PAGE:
Polls closed on Monday, March 25, for the Victoria College elections and the referendum regarding the diversion of fees away from the University of Toronto Students’ Union. The referendum passed by a wide margin — 61 per cent to 34 per cent, with five per cent abstaining — but uncertainty remains over the decision’s real effect.

Despite the results, Victoria College Students’ Administrative Council (VUSAC) will still debate the referendum. They can either accept it, in which it must be ratified by the University Affairs Board, or they can reject it on grounds of low voter turnout.

On March 14, VUSAC agreed to pass a resolution that declared the referendum will not be binding if it does not reach a 15 per cent voter turnout. The statement did not follow proper procedure to be an actual amendment, and thus the referendum will be contested at a VUSAC meeting next week; its time and place is still to be determined.

Therein lies the potential for re-energizing what has recently been a dormant initiative. While Trinity College and the Engineers’ Society feature active campaigning for the pros and cons of secession, Vic had been absent of any such enthusiasm. By the time of the VUSAC Town Hall and the opening of the polls on Wednesday night, the “Yes” campaign was disbanded and a “No” campaign was never formed.

Pre-election opinion to fee diversion became very tenuous. “In the beginning we were very much committed to the ‘Yes’ side,” explained Dylan Moore, who originally was the leader of the fees diversion campaign.

But election controversy increased general scepticism. Two VUSAC candidates and a volunteer for Moore’s campaign were disqualified for over three days before they could appeal the decision, losing half their campaigning period.

“Observing what we viewed as significant evidence of weak electoral institutions significantly reduced enthusiasm,” said Moore. “A chief criticism we all have about the UTSU is that its own electoral institutions are faulty. It was very disheartening to see that VUSAC might suffer from similar problems.”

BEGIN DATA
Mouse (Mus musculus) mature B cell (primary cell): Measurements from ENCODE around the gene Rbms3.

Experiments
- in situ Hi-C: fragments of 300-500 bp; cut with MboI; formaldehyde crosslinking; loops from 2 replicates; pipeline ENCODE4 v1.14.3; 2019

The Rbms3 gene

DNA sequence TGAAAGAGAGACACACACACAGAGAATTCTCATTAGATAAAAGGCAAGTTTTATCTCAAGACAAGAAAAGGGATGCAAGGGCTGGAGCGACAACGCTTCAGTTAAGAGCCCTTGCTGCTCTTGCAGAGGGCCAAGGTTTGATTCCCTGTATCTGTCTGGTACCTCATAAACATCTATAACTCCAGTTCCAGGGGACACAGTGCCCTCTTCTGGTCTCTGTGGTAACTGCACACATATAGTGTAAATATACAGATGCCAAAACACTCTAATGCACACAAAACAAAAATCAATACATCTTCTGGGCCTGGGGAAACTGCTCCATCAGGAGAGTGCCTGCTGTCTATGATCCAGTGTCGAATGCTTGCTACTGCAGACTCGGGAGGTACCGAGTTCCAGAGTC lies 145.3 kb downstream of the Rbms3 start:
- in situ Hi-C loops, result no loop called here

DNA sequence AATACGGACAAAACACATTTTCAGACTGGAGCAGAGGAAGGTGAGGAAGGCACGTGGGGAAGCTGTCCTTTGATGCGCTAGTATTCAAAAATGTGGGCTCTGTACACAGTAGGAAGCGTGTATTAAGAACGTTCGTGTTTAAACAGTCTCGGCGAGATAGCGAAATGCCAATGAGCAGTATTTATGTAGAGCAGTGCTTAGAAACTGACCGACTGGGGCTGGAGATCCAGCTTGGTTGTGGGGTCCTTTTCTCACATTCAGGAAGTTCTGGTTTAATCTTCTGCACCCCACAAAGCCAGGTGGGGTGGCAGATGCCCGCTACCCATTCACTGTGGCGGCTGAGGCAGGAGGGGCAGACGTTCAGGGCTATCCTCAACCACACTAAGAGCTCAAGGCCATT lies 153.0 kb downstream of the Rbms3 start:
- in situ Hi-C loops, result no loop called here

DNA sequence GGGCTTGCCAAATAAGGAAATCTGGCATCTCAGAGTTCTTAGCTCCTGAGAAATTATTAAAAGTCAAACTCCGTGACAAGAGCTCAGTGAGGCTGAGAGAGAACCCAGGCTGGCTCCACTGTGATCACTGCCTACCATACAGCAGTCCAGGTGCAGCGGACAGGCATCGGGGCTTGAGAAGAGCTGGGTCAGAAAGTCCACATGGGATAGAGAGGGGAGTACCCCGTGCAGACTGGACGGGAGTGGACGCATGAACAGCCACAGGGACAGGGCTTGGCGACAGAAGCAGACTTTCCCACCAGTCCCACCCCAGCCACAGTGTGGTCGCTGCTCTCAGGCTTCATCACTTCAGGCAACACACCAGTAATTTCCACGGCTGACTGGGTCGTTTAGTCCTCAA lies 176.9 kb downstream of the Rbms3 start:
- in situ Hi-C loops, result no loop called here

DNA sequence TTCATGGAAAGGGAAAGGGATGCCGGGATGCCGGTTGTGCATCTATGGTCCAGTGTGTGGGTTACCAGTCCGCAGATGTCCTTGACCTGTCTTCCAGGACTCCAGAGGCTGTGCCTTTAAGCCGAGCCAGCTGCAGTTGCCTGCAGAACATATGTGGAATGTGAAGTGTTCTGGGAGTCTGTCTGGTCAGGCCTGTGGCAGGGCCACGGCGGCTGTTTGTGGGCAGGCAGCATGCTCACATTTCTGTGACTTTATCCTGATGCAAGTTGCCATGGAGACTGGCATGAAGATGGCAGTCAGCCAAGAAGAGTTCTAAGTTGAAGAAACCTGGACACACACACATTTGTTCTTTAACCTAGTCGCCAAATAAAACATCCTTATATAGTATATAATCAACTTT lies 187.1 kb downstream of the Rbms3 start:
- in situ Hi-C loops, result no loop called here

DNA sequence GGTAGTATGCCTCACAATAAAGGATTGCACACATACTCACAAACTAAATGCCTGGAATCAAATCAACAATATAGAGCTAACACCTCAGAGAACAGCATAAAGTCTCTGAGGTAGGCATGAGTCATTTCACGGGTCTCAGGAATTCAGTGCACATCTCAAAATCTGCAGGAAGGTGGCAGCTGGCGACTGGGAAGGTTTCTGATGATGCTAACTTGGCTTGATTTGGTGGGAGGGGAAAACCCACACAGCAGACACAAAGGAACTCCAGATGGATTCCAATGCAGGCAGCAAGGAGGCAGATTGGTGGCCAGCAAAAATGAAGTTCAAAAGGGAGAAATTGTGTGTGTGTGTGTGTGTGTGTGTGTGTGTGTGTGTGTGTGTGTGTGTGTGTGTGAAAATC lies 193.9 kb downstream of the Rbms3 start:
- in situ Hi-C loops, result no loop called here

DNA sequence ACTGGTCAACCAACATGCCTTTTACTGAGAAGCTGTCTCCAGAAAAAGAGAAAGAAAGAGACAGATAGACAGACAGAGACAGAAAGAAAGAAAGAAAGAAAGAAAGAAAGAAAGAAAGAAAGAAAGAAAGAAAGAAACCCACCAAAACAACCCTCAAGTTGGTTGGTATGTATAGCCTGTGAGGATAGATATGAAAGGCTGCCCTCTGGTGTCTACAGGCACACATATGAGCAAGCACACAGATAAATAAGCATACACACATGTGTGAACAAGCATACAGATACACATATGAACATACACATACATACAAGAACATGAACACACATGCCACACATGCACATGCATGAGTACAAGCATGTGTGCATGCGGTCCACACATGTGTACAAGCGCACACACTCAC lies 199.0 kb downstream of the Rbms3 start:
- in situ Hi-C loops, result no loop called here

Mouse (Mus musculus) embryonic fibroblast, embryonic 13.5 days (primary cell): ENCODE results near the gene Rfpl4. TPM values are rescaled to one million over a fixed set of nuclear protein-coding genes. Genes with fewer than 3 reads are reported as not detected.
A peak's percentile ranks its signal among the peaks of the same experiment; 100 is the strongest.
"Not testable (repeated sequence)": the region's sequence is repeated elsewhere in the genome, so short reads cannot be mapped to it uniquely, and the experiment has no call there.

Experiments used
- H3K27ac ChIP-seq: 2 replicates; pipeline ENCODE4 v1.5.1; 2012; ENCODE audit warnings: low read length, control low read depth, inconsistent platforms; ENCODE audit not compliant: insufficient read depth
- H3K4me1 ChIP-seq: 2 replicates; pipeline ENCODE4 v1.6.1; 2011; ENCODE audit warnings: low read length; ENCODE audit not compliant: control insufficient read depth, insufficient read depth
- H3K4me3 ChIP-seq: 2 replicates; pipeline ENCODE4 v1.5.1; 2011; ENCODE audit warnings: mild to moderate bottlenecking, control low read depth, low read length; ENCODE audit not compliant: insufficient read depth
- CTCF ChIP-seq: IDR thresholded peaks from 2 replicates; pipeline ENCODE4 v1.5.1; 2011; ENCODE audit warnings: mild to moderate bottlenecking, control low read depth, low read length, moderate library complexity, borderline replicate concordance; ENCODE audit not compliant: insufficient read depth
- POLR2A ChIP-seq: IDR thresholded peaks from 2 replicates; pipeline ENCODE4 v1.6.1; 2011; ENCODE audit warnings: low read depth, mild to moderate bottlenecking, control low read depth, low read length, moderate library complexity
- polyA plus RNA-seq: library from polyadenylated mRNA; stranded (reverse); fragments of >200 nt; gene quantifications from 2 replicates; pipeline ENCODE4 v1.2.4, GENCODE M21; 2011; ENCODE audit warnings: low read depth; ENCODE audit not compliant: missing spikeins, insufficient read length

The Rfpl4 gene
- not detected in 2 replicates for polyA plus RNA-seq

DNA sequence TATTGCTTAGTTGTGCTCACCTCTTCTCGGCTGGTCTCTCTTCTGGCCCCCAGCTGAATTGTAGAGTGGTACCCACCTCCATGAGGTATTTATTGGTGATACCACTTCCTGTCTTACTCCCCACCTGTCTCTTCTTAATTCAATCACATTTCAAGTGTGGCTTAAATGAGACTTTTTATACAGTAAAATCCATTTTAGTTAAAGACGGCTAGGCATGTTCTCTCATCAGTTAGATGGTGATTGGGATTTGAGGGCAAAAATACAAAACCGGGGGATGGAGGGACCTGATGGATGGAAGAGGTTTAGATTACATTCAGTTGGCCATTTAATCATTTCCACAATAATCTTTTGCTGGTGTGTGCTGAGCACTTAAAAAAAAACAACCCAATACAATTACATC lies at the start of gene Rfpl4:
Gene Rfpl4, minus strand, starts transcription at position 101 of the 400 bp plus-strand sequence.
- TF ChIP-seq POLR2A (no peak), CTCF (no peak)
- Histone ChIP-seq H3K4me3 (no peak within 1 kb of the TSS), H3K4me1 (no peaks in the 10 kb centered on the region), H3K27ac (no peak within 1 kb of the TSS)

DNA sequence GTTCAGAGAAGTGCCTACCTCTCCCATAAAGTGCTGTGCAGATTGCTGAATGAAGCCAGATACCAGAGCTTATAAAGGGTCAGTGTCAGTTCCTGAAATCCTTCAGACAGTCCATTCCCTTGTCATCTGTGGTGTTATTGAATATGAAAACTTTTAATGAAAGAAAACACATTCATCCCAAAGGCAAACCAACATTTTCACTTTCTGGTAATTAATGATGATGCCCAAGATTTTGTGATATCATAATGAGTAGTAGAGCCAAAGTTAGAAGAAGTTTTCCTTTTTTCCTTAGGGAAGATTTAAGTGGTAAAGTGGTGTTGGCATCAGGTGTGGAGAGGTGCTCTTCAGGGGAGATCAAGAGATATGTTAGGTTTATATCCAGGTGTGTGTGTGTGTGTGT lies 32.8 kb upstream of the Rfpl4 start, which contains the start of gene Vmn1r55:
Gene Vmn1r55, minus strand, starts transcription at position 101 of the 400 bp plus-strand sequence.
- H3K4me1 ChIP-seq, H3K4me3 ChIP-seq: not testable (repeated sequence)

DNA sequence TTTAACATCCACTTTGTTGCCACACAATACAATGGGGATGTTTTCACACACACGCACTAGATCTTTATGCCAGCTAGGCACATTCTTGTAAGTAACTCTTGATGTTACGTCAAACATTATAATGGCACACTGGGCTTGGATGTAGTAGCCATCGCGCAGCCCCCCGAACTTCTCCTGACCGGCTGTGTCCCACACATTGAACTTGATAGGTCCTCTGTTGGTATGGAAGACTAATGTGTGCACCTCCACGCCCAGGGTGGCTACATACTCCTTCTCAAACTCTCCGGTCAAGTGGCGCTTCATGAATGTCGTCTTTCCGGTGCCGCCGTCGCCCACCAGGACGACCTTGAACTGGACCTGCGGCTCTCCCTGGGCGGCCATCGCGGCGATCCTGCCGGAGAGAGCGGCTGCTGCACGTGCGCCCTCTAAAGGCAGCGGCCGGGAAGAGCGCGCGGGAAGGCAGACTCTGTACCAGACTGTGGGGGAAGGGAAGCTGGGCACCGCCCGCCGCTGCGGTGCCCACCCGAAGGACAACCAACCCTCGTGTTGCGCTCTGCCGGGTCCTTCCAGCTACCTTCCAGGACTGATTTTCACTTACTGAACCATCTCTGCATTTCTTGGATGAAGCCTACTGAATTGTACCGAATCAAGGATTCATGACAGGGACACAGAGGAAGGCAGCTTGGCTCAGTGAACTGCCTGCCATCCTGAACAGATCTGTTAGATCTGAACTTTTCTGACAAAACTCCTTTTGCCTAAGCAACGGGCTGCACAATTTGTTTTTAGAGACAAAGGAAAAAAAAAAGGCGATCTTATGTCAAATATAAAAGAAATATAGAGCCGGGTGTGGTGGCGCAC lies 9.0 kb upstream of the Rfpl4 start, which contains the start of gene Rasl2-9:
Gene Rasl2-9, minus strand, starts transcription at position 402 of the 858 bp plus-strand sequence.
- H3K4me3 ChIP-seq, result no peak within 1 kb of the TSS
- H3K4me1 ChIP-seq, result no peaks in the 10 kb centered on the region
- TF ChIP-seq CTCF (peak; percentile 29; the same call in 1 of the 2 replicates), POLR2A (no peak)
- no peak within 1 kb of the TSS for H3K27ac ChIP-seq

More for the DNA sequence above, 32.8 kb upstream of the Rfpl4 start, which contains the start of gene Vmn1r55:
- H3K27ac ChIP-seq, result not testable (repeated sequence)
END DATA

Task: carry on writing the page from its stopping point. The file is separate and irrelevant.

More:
But the referendum’s result rejuvenated the issue. “Almost two-thirds voted for the referendum,” said Jelena Savic, VUSAC President-elect. “That’s pretty hard to ignore. In the past, all levies like this have been accepted. The vote on the Goldring Centre had 20 per cent spoiled ballots, and that was accepted.” In the event the referendum is denied passage, VUSAC is not allowed to call another one in the hopes of a better result. If rejected, it may take a couple years before such an initiative can once again occur. Thus, the need for some sort of solution everyone can agree upon is imperative.

Overall, the referendum results spell good news for those in favour of defederation at the other colleges. Trin and EngSoc feature more resources and their student council presidents have been much more confident in their abilities to adapt to the diversion of fees; should their referenda pass, they are therefore unlikely to face the controversy that has beset Vic’s attempt.

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  • Subtitle: Victoria College votes in favour of diverting fees from the UTSU, but controversy continues
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